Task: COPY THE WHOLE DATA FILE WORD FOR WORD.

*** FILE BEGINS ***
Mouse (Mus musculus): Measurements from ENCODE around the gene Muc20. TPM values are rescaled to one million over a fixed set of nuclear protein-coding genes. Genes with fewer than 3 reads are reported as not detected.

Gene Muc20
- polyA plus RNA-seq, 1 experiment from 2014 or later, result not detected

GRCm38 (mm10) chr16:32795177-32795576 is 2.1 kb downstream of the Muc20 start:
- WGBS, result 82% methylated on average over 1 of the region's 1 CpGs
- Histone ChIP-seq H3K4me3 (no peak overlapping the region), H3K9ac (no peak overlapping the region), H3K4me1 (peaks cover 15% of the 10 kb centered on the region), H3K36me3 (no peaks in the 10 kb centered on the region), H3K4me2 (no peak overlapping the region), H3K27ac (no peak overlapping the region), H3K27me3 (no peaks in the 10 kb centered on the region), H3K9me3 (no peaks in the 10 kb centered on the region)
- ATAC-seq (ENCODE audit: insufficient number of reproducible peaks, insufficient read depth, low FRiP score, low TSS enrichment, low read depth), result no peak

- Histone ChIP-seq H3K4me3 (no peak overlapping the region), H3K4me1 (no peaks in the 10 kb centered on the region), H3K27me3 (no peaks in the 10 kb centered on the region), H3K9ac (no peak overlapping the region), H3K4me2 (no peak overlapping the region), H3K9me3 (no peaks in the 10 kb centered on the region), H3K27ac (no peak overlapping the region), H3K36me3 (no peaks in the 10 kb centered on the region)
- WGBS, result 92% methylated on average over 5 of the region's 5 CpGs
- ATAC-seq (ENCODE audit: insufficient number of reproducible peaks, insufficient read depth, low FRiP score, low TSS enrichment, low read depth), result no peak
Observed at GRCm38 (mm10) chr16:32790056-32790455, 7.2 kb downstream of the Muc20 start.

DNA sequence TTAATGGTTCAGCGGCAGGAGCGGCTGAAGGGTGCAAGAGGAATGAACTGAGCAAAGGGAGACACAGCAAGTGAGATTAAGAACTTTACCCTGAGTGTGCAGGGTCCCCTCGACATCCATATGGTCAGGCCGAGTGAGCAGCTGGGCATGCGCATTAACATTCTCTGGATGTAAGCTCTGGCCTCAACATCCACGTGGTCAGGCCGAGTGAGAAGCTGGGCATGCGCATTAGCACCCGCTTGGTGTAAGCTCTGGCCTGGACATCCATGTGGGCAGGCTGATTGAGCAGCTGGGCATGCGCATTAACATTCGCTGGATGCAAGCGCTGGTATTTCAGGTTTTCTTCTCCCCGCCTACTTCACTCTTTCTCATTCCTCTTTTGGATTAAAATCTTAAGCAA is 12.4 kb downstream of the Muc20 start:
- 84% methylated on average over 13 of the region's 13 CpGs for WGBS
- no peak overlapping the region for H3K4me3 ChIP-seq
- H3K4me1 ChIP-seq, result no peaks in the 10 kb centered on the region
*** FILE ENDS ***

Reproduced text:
Mouse (Mus musculus): Measurements from ENCODE around the gene Muc20. TPM values are rescaled to one million over a fixed set of nuclear protein-coding genes. Genes with fewer than 3 reads are reported as not detected.

Gene Muc20
- polyA plus RNA-seq, 1 experiment from 2014 or later, result not detected

GRCm38 (mm10) chr16:32795177-32795576 is 2.1 kb downstream of the Muc20 start:
- WGBS, result 82% methylated on average over 1 of the region's 1 CpGs
- Histone ChIP-seq H3K4me3 (no peak overlapping the region), H3K9ac (no peak overlapping the region), H3K4me1 (peaks cover 15% of the 10 kb centered on the region), H3K36me3 (no peaks in the 10 kb centered on the region), H3K4me2 (no peak overlapping the region), H3K27ac (no peak overlapping the region), H3K27me3 (no peaks in the 10 kb centered on the region), H3K9me3 (no peaks in the 10 kb centered on the region)
- ATAC-seq (ENCODE audit: insufficient number of reproducible peaks, insufficient read depth, low FRiP score, low TSS enrichment, low read depth), result no peak

- Histone ChIP-seq H3K4me3 (no peak overlapping the region), H3K4me1 (no peaks in the 10 kb centered on the region), H3K27me3 (no peaks in the 10 kb centered on the region), H3K9ac (no peak overlapping the region), H3K4me2 (no peak overlapping the region), H3K9me3 (no peaks in the 10 kb centered on the region), H3K27ac (no peak overlapping the region), H3K36me3 (no peaks in the 10 kb centered on the region)
- WGBS, result 92% methylated on average over 5 of the region's 5 CpGs
- ATAC-seq (ENCODE audit: insufficient number of reproducible peaks, insufficient read depth, low FRiP score, low TSS enrichment, low read depth), result no peak
Observed at GRCm38 (mm10) chr16:32790056-32790455, 7.2 kb downstream of the Muc20 start.

DNA sequence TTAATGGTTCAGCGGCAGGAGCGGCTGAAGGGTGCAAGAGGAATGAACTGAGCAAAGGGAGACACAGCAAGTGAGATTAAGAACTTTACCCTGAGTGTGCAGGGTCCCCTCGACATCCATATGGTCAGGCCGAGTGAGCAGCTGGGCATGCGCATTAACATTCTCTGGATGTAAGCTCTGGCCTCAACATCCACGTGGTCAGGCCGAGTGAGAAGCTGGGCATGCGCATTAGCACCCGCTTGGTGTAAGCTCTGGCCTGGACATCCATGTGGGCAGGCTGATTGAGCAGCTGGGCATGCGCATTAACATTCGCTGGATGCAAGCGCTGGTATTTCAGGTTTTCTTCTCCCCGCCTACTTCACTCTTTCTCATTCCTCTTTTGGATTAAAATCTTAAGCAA is 12.4 kb downstream of the Muc20 start:
- 84% methylated on average over 13 of the region's 13 CpGs for WGBS
- no peak overlapping the region for H3K4me3 ChIP-seq
- H3K4me1 ChIP-seq, result no peaks in the 10 kb centered on the region